What’s up, time travellers? Did everyone have a good day tomorrow?

Sorry, couldn’t resist.

I’m new round these ‘ere parts (so go easy on me), and I have the pleasure of introducing a whole new section of Time Travel Nexus called Time Travel Nexus Investigates (TTNI for short).

Time Travel Nexus is renowned for its commentary and insights on movies, books and TV series. Fictional time travel, in other words. But TTNI will look at real-life time travel. That is, the alleged instances of time travel that have popped up in the news and popular media.

In his bestselling book A Brief History of Time, Stephen Hawking said this:

“If time travel is possible, where are the tourists from the future?”

Well, Stephen, to quote Carol Anne from 80s horror classic Poltergeist… “They’re heeeere!”

There’s a whole bunch of purported cases where time-travelling tourists (let’s call them TTTs) have turned up in places and times they’re not supposed to. These are the folks that have got scores of people asking whether time travel really does exist, and is already happening all around us.

Here at TTNI, we’re playing detective (call me Detective Chief Inspector Berry—ooo, yes, I like how that sounds) and hunting the TTTs. We’re setting out to solve these much-talked-about mysteries. And as all good detectives do, we’ll be examining the clues, evaluating the evidence, and making decisions on whether these cases hold water or are as leaky as colanders.

Without further adieu, let’s take a gander at the first case on our list… Did a TTT crash the premiere of Charlie Chaplin’s The Circus in 1928?

Origin of the claim

The legend of the Charlie Chaplin Time Traveller is a new one. It dates back to 2010, when Belfast filmmaker and Charlie Chaplin superfan George Clarke posted a video on YouTube. Titled “Chaplin’s Time Traveller”, the video attracted millions of views in a matter of weeks and was the subject of hot debate in the world’s media.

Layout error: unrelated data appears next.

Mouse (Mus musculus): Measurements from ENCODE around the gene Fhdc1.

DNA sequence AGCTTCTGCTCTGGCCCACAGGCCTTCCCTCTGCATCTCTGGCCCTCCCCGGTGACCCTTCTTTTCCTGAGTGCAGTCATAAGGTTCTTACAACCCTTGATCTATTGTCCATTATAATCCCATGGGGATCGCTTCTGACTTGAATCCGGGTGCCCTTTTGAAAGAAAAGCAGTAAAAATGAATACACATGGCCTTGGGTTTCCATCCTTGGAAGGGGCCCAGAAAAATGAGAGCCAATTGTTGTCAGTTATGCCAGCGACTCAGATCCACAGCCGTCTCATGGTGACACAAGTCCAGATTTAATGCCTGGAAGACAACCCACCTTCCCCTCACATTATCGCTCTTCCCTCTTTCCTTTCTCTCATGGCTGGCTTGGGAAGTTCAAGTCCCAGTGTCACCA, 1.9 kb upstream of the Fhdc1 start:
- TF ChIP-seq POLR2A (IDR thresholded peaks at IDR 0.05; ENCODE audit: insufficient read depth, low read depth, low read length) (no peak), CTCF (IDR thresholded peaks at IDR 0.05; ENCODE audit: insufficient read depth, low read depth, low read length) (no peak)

Why? Because in the video, Clarke explains that he’s discovered evidence of a time traveller in a Charlie Chaplin DVD extra.

Nature of the claim

Clarke was watching a behind-the-scenes clip of the premiere of Charlie Chaplin’s The Circus at the Chinese Theatre in Hollywood in 1928 when he noticed something strange. Twenty seconds in, the camera closed in on a fake zebra, one of the temporary statues erected outside the theatre to represent the circus animals in the movie. Walking behind the zebra was a woman in a big, hooded coat, pointed shoes and a black top hat.

What caught George’s eye wasn’t her strange attire (he thought she looked like a man in drag). It was the thing she was holding to her ear and talking into. He couldn’t tell what it was, but the way her fingers were closed around it, it looked small and flat—like a smartphone.

Course, mobile phones didn’t exist in 1928 and weren’t invented till decades later. This led Clarke to decide that the woman in the clip must’ve been a time traveller.

See for yourself by watching the clip below.

The evidence

A trick?

The main piece of evidence is the clip in question, which appears among the bonus features on the DVD of The Circus and is called simply ‘The Hollywood Premiere.’